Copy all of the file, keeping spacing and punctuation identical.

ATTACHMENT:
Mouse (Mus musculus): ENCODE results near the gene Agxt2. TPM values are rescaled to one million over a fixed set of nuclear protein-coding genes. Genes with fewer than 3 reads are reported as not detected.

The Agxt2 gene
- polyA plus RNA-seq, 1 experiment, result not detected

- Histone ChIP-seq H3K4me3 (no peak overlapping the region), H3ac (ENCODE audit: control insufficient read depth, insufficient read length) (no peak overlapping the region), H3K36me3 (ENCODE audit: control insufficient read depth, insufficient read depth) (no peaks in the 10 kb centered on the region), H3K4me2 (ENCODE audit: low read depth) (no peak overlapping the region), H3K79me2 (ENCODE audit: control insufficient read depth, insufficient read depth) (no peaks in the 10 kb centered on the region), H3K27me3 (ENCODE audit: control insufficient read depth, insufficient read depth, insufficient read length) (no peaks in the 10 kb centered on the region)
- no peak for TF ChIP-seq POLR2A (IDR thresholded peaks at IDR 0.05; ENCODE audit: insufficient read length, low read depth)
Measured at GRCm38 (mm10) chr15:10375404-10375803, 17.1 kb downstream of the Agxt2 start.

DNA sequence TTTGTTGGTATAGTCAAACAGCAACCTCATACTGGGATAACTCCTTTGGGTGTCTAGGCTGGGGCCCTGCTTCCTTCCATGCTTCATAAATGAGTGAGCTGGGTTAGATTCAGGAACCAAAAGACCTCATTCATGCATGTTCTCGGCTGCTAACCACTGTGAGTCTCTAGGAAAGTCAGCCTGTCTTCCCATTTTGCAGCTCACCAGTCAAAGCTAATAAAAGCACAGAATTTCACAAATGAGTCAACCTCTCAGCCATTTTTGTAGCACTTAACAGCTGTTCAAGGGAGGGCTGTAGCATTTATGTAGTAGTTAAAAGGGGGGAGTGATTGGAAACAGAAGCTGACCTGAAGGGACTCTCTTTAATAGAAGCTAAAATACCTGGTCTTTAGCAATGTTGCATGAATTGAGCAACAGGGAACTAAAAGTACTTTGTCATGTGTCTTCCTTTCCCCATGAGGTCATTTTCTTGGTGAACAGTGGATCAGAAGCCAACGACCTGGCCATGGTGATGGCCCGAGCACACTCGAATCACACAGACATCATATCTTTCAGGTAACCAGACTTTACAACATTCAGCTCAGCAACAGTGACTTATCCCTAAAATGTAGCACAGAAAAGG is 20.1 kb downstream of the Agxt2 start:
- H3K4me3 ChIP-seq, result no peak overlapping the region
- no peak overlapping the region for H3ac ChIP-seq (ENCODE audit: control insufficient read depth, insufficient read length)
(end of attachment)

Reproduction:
Mouse (Mus musculus): ENCODE results near the gene Agxt2. TPM values are rescaled to one million over a fixed set of nuclear protein-coding genes. Genes with fewer than 3 reads are reported as not detected.

The Agxt2 gene
- polyA plus RNA-seq, 1 experiment, result not detected

- Histone ChIP-seq H3K4me3 (no peak overlapping the region), H3ac (ENCODE audit: control insufficient read depth, insufficient read length) (no peak overlapping the region), H3K36me3 (ENCODE audit: control insufficient read depth, insufficient read depth) (no peaks in the 10 kb centered on the region), H3K4me2 (ENCODE audit: low read depth) (no peak overlapping the region), H3K79me2 (ENCODE audit: control insufficient read depth, insufficient read depth) (no peaks in the 10 kb centered on the region), H3K27me3 (ENCODE audit: control insufficient read depth, insufficient read depth, insufficient read length) (no peaks in the 10 kb centered on the region)
- no peak for TF ChIP-seq POLR2A (IDR thresholded peaks at IDR 0.05; ENCODE audit: insufficient read length, low read depth)
Measured at GRCm38 (mm10) chr15:10375404-10375803, 17.1 kb downstream of the Agxt2 start.

DNA sequence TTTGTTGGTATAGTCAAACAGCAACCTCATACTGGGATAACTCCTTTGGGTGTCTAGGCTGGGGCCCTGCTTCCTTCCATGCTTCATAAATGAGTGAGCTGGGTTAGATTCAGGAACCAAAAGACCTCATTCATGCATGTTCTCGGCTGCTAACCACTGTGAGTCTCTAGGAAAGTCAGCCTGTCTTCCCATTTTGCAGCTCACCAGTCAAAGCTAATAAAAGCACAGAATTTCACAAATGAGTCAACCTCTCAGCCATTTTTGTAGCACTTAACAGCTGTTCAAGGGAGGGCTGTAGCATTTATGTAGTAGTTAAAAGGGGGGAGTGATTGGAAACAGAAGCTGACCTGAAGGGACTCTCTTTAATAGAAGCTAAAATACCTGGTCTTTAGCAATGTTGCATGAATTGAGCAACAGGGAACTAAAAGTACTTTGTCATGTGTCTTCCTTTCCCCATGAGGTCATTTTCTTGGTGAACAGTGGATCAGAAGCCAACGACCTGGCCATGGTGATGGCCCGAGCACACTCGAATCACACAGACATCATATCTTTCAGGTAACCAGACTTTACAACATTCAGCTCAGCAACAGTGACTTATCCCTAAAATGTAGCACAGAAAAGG is 20.1 kb downstream of the Agxt2 start:
- H3K4me3 ChIP-seq, result no peak overlapping the region
- no peak overlapping the region for H3ac ChIP-seq (ENCODE audit: control insufficient read depth, insufficient read length)